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Financial Markets & Institutions

Submitted to
Naveeda Zaib
Submitted by
Muhammad Rafi
Roll # 88
BBA 7th
University of Azad Jammu &
Kashmir, Kotli
Chapter 1
Why study Financial Markets
and Institutions?

Prudent investment and financing requires a

thorough understanding of
the structure of domestic and international markets
the flow of funds through domestic and international
the strategies used to manage risks faced by investors
and savers
Financial Markets

Financial markets are structures through which

funds flow
Financial markets can be distinguished along two
primary versus secondary markets
money versus capital markets

Primary versus Secondary Markets

Primary markets
markets in which users of funds (e.g.,
corporations and governments) raise funds by
issuing financial instruments (e.g., stocks and
Secondary markets
markets where financial instruments are
traded among investors (e.g., NYSE and

Money versus Capital Markets

Money markets
markets that trade debt securities with
maturities of one year or less (e.g., CDs and
U.S. Treasury bills)
Capital markets
markets that trade debt (bonds) and equity
(stock) instruments with maturities of more
than one year

Foreign Exchange (FX) Markets

FX markets
trading one currency for another (e.g., dollar for yen)
Spot FX
the immediate exchange of currencies at current
exchange rates
Forward FX
the exchange of currencies in the future on a specific
date and at a pre-specified exchange rate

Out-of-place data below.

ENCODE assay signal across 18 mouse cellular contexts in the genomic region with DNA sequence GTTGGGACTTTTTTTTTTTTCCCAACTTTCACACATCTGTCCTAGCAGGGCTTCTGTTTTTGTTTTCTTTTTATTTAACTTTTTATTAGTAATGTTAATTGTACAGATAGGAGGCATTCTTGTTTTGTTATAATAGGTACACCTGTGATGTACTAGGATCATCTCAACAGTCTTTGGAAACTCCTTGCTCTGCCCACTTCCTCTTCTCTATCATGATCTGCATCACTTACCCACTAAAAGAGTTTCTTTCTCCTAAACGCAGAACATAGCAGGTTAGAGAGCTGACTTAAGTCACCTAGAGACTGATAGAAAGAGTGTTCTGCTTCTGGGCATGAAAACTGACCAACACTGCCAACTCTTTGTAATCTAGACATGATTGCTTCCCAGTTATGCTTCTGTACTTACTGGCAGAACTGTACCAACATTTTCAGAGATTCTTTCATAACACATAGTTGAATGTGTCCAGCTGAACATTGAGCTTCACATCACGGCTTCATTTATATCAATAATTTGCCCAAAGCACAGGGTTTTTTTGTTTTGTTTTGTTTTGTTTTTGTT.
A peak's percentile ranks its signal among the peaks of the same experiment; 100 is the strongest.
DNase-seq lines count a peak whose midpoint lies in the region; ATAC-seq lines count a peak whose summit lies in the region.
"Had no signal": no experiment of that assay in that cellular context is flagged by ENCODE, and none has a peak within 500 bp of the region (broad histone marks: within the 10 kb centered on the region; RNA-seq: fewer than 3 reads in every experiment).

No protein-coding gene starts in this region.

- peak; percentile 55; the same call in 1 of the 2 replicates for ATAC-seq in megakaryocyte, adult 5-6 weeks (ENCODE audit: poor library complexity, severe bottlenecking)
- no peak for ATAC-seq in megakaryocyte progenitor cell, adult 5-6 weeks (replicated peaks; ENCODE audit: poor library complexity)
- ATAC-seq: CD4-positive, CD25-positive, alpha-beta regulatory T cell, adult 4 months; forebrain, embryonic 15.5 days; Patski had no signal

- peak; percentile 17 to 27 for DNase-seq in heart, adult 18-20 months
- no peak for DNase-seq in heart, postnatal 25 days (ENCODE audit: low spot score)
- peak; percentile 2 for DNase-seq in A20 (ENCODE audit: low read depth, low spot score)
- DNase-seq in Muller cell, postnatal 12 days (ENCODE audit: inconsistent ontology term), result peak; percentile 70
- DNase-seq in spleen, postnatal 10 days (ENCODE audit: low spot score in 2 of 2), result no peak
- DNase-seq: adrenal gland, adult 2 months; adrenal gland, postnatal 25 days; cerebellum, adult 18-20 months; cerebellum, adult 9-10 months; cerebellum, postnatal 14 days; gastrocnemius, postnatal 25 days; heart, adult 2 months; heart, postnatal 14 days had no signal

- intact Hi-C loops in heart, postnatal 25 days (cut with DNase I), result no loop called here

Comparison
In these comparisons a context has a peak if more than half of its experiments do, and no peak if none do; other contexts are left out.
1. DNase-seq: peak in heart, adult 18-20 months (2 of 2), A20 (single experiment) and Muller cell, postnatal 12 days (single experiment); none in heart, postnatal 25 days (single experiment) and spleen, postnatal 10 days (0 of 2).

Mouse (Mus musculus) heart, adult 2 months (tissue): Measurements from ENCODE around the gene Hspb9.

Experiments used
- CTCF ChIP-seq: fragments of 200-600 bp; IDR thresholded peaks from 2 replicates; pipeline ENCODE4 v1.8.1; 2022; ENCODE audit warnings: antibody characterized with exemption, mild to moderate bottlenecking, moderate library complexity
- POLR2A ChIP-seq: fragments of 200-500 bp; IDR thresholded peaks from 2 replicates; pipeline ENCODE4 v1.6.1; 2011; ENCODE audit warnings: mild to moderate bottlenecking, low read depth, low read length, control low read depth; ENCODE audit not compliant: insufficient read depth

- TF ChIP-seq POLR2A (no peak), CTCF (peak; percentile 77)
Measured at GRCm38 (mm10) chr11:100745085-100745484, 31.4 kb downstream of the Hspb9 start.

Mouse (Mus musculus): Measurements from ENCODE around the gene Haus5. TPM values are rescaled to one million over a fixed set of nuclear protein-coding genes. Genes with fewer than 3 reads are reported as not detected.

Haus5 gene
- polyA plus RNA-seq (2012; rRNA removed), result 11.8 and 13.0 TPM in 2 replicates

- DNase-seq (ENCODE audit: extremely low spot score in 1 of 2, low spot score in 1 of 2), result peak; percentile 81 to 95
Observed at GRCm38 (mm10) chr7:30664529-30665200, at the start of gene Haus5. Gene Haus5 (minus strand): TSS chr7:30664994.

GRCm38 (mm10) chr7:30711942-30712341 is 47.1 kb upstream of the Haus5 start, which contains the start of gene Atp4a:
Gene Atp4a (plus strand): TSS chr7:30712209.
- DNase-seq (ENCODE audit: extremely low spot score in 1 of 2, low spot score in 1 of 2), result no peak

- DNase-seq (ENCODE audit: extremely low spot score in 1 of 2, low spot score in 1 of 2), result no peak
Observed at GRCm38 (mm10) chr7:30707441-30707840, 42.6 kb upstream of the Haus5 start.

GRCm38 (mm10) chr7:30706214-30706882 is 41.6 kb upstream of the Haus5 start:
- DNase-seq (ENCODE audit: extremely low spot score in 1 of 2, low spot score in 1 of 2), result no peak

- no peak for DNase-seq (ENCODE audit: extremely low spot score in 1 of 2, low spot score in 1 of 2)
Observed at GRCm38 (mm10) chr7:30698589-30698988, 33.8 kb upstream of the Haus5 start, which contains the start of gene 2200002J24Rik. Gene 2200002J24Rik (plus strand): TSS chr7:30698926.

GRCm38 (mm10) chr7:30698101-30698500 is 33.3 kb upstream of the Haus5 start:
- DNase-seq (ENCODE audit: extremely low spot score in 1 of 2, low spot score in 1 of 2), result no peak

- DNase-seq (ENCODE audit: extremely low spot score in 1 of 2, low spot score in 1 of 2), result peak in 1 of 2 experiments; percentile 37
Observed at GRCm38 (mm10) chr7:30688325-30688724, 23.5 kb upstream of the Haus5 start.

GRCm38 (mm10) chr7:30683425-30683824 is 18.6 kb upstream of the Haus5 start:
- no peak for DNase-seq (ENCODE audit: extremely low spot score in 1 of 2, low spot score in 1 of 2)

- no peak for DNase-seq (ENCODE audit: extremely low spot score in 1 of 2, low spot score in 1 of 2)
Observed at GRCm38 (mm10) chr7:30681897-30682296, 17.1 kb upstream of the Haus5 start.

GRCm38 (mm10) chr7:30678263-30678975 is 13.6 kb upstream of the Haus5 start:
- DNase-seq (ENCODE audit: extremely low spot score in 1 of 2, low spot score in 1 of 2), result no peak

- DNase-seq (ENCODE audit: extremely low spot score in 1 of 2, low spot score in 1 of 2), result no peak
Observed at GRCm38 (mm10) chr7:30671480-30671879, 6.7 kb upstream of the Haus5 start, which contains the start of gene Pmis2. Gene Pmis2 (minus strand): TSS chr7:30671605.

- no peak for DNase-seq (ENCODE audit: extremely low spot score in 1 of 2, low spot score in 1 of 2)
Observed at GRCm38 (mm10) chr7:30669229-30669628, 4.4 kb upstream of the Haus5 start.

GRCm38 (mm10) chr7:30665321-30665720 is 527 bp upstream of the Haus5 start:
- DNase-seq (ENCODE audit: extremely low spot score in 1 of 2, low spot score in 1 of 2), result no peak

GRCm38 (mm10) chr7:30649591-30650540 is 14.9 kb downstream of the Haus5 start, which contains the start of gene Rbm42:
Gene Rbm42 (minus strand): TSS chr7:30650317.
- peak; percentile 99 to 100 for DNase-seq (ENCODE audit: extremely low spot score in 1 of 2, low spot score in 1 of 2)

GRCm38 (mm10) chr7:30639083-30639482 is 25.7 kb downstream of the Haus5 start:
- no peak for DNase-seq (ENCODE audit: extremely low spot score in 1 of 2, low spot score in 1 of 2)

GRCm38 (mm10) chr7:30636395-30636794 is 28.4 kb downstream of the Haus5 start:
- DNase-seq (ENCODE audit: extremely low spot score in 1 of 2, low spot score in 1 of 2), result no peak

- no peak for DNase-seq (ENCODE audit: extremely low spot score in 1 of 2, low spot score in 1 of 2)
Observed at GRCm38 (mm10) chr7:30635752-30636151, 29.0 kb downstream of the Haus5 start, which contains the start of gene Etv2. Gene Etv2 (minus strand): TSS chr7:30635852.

Derivative Security Markets

Derivative security
a financial security whose payoff is linked to
(i.e., derived from) another security or
generally an agreement to exchange a
standard quantity of assets at a set price on a
specific date in the future

Financial Market Regulation

The Securities Act of 1933

full and fair disclosure and securities
The Securities Exchange Act of 1934
Securities and Exchange Commission (SEC) is
the main regulator of securities markets

Financial Institutions (FIs)

Financial Institutions
institutions through which suppliers channel
money to users of funds
Financial Institutions are distinguished by
whether they accept deposits
depository versus non-depository financial

Depository versus Non-Depository FIs

Depository institutions
commercial banks, savings associations,
savings banks, credit unions
Non-depository institutions
insurance companies, securities firms and
investment banks, mutual funds, pension

FIs Benefit Suppliers of Funds

Reduce monitoring costs

Increase liquidity and lower price risk
Reduce transaction costs
Provide maturity intermediation
Provide denomination intermediation

FIs Benefit the Overall Economy

Conduit through which Federal Reserve

conducts monetary policy
Provides efficient credit allocation
Provide for intergenerational wealth
Provide payment services

Risks Faced by Financial Institutions

Credit Off-balance-sheet
Foreign exchange Liquidity
Country or Technology
sovereign Operational
Interest rate Insolvency

Regulation of Financial Institutions

FIs are heavily regulated to protect society at

large from market failures
Regulations impose a burden on FIs and recent
U.S. regulatory changes have been deregulatory
in nature
Regulators attempt to maximize social welfare
while minimizing the burden imposed by

Globalization of Financial Markets and
The pool of savings from foreign investors is
increasing and investors look to diversify globally now
more than ever before
Information on foreign markets and investments is
becoming readily accessible and deregulation across
the globe is allowing even greater access
International mutual funds allow diversified foreign
investment with low transactions costs